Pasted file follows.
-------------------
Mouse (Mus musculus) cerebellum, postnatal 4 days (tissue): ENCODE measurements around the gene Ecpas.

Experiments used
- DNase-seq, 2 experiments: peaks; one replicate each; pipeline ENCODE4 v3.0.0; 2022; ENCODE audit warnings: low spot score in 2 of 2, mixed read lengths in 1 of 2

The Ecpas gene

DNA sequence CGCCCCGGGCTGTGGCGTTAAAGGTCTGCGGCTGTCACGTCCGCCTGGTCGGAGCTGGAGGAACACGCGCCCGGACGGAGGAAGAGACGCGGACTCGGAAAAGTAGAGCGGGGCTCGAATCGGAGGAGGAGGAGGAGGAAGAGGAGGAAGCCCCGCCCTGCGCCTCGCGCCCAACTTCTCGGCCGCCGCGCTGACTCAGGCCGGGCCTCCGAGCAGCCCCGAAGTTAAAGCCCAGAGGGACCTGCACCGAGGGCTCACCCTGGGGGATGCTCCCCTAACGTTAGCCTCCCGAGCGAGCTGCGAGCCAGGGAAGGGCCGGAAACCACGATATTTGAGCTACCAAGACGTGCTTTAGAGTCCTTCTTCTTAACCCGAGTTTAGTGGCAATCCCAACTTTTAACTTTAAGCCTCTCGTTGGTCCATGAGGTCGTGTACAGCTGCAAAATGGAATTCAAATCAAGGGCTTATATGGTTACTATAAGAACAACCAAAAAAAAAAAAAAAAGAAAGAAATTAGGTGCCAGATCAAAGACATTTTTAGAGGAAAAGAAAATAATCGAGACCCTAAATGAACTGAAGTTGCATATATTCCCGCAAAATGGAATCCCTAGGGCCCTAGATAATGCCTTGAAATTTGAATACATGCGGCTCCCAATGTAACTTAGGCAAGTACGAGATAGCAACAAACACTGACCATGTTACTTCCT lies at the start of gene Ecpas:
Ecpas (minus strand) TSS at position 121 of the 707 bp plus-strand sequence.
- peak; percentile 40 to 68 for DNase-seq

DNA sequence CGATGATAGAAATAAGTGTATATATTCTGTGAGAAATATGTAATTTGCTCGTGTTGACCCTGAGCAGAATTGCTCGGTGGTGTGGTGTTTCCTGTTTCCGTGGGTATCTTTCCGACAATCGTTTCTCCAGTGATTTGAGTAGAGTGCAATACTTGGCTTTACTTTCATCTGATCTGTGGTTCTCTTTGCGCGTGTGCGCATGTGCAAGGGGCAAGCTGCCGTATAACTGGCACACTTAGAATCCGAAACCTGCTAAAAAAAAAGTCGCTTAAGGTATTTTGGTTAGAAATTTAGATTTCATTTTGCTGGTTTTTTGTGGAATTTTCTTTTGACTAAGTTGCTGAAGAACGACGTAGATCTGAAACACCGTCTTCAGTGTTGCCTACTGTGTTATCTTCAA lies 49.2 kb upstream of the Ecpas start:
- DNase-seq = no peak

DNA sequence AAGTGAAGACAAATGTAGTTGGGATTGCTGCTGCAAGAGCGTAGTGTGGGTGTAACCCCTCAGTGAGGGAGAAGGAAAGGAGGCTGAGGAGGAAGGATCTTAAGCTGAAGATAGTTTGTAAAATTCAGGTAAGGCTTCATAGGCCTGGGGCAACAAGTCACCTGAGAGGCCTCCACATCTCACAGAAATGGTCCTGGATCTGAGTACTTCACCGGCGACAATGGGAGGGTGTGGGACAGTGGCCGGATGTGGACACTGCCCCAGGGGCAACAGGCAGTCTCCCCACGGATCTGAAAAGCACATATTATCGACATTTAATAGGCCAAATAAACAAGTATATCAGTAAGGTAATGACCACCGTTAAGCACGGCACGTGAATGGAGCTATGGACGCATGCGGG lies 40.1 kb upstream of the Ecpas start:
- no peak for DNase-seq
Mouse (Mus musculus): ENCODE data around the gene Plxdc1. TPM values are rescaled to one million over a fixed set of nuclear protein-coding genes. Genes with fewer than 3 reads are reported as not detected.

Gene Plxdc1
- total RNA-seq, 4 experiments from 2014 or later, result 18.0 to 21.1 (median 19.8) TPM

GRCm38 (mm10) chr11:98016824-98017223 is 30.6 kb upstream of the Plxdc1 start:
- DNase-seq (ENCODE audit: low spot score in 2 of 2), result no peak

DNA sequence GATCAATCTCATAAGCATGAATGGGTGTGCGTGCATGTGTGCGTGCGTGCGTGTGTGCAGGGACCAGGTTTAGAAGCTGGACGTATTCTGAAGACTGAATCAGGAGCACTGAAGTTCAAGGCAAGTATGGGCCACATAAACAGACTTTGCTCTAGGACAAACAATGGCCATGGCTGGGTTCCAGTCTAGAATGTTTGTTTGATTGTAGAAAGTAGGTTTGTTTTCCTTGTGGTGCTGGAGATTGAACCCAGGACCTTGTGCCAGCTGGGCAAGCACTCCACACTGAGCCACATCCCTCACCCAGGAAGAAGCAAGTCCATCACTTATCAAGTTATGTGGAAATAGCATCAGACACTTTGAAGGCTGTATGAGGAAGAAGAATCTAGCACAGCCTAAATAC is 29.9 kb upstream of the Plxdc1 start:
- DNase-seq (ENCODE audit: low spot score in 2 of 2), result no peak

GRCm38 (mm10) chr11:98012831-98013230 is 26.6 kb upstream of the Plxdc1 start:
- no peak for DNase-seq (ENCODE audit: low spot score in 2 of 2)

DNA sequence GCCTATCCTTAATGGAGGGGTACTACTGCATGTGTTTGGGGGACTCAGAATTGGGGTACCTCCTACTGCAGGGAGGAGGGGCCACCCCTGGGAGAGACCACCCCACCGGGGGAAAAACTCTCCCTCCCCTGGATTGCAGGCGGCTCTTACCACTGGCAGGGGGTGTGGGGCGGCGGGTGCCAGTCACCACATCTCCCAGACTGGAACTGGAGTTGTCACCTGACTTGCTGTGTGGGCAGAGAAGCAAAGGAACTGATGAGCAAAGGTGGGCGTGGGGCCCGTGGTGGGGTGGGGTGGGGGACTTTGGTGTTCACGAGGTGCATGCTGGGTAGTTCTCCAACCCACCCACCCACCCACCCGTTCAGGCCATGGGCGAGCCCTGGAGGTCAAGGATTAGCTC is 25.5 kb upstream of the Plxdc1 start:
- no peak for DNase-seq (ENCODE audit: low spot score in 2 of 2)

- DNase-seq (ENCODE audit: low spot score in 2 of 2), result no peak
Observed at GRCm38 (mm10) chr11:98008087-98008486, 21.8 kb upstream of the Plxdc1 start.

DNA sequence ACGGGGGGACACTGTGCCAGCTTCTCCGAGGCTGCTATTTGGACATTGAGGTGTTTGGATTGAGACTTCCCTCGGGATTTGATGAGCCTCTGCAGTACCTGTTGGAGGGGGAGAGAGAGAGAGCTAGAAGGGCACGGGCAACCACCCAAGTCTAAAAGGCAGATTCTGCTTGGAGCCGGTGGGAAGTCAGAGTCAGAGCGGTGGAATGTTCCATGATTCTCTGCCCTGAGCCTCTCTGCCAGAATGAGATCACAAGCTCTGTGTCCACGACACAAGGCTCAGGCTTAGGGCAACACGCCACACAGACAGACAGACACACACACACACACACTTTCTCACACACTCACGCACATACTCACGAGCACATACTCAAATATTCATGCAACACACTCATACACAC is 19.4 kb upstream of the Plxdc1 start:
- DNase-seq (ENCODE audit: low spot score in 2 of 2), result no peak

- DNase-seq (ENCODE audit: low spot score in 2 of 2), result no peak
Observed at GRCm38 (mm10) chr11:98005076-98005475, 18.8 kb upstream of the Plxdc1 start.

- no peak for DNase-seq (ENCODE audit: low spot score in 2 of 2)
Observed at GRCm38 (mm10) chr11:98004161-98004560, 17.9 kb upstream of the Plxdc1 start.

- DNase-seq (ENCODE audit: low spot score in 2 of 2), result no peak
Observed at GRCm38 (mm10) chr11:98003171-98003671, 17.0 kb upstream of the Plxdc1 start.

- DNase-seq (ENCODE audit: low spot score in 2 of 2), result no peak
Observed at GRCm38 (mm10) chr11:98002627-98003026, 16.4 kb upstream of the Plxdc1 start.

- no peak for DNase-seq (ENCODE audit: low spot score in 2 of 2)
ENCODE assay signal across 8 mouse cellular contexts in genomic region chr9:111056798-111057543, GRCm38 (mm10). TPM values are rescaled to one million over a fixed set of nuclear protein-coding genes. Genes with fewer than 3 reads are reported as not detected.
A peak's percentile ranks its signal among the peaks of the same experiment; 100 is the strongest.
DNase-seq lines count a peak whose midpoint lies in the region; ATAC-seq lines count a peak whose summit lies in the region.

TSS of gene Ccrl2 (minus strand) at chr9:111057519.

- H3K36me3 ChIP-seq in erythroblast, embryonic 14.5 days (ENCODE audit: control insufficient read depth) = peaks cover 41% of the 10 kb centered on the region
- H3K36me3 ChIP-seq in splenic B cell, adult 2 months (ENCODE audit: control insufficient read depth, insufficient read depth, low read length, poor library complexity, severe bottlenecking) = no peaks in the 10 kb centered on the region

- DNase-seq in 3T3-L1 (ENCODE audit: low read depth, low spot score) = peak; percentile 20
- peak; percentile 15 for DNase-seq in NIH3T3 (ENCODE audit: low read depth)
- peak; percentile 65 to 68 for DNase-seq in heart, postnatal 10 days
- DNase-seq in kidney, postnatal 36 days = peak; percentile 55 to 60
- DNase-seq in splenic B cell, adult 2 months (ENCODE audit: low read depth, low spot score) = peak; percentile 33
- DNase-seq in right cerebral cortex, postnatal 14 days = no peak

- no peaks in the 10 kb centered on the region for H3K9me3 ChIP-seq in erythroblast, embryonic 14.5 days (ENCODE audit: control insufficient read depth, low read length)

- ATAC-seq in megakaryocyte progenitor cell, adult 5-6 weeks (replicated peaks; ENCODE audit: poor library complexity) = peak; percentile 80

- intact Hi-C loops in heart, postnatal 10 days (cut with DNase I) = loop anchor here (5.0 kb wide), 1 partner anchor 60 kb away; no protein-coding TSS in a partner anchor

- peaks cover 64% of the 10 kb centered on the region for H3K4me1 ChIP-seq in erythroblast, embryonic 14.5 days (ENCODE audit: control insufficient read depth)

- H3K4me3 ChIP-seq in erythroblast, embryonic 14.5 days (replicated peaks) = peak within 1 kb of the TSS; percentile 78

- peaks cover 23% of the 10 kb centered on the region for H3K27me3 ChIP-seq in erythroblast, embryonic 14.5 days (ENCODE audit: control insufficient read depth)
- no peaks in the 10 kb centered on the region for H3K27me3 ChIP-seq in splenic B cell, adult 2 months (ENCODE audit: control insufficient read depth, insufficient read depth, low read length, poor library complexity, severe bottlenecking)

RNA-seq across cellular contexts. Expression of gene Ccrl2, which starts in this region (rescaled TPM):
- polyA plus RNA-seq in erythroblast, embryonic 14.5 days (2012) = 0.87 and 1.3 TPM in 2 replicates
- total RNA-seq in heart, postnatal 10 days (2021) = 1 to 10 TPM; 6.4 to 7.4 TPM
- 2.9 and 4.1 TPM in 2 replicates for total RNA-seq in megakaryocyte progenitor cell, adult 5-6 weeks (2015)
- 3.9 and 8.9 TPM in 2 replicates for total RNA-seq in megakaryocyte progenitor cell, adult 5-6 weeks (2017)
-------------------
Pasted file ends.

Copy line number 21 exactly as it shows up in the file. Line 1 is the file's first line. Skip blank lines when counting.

DNA sequence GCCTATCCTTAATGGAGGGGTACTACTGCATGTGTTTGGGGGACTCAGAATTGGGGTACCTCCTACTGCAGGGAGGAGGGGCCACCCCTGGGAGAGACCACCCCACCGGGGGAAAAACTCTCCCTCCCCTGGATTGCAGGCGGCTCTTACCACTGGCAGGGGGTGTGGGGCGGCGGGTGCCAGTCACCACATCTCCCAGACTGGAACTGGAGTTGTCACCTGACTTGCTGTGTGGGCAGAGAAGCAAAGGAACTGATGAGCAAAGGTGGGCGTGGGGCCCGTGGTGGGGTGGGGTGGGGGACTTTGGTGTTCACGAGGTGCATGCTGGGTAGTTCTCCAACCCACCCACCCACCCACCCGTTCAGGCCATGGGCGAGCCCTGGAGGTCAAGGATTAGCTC is 25.5 kb upstream of the Plxdc1 start: